Entering its 40th season, Dick Howser Stadium has welcomed more than four million fans since it was opened during the 1983 season and has provided fans with the feeling of having “the best seat in the house” to watch the finest in college baseball action. In 2004, the stadium was expanded to its current capacity of nearly 6,700 and on April 2, 2005, Florida State University dedicated the field at Dick Howser Stadium to former head coach Mike Martin. Florida State’s skipper from 1980 through 2019, Martin spent the final 14 years of his career coaching on the field bearing his name and ended his career as the winningest coach in college baseball history.
Florida State’s players and coaches enjoy the convenience and luxury of The Griffin Family Clubhouse, located behind the first base dugout. The locker room contains a personalized wooden locker for each player, a separate locker room for Seminole coaches and an additional space for former FSU baseball players when they return to train. The baseball training room and weight room are also located underneath the grandstands. The stadium also houses all of the coaches offices, overlooking the stadium behind home plate.
Recent renovations include a new video scoreboard, an updated and expanded weight room and a new LED light system.
The video board was the second-largest in college baseball when it was put in place prior to the 2018 season and stands over 60 feet high and totals 1,981 square feet. Nearly seven times larger than the previous board that had stood since 2004, the video screen was also upgraded and enhanced.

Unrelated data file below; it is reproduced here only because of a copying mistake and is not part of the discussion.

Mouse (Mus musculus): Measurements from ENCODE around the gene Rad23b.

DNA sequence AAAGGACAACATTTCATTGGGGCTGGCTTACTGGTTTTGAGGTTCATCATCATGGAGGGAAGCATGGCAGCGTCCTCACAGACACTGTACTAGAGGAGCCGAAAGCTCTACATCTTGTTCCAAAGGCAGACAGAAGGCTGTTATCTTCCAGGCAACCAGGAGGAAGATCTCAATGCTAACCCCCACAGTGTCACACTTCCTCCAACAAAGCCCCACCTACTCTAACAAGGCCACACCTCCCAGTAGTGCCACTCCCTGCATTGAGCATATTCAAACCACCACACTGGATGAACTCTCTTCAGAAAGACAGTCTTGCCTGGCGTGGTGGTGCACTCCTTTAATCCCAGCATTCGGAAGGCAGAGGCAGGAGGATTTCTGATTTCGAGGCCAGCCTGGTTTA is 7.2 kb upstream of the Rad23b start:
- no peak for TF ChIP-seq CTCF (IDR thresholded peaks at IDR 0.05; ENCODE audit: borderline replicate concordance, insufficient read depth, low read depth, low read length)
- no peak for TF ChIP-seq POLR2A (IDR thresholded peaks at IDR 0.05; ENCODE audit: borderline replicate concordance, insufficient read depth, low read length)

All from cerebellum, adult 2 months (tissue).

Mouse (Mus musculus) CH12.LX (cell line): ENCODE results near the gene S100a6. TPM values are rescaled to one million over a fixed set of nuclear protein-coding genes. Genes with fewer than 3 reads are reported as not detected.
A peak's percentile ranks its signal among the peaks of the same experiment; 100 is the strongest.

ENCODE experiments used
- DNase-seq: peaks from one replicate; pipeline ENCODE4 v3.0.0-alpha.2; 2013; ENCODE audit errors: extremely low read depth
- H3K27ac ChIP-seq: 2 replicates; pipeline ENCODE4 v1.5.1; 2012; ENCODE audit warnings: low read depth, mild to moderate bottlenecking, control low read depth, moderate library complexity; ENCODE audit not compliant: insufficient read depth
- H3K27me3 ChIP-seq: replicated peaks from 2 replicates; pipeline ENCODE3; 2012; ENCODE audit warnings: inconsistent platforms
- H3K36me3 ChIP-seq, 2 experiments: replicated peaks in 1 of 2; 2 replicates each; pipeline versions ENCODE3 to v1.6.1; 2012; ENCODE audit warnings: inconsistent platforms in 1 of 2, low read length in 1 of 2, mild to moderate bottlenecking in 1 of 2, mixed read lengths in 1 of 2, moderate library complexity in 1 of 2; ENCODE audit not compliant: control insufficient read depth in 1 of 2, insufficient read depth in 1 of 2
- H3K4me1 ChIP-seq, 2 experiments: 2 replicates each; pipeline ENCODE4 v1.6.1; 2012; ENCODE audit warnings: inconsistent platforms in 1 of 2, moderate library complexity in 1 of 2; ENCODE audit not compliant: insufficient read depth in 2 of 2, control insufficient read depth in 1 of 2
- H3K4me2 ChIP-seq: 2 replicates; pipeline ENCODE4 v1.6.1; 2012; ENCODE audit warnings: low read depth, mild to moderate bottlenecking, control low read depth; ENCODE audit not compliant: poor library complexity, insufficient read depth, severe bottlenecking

The weight room was renovated prior to the 2019 season and now covers over 1,800 square feet of workout space and state-of-the-art equipment from Sorinex Exercise Equipment.
In January 2020, Florida State installed a new Musco LED light system that meets the NCAA requirements for regular season and postseason play. The new lights include an in-game entertainment package that will allow the lights to be used for introductions, highlights and big plays. Additionally, the in-stadium experience will be modified to include multi-colored lights for the grandstand. These upgrades were geared toward improving the student-athletes while also maintaining Dick Howser’s status as one of the nation’s best venues to watch college baseball.
Dick Howser Stadium, named after the late Kansas City Royals and Florida State manager who was also Florida State’s first-ever baseball All-American, is a showcase befitting one of the top collegiate teams in the nation. From the beautifully manicured playing surface to the chair back seats, Howser Stadium is one of the best places in the country to watch a college baseball game.
In 2014, Dick Howser Stadium was rated as one of the top 100 best stadium experiences across all sports in the United States and Canada and one of just eight college baseball stadiums to make the ranking.
In 2008, while Buster Posey was leading the Seminoles to the College World Series, Florida State set a school record with 202,132 fans passing through the gates. In 2014, as fans clamored to see Jameis Winston – fresh off leading the FSU football team to the national championship and winning the Heisman Trophy – pitch for the Noles, the average home attendance eclipsed 5,000 for the first time in school history as FSU averaged 5,019 fans over 34 home games. The Seminole faithful helped reach a new landmark in 2009, when the 39-game home slate brought 184,227 fans to the ballpark, pushing FSU’s all-time home attendance past three million, and in 2015, total attendance passed four million.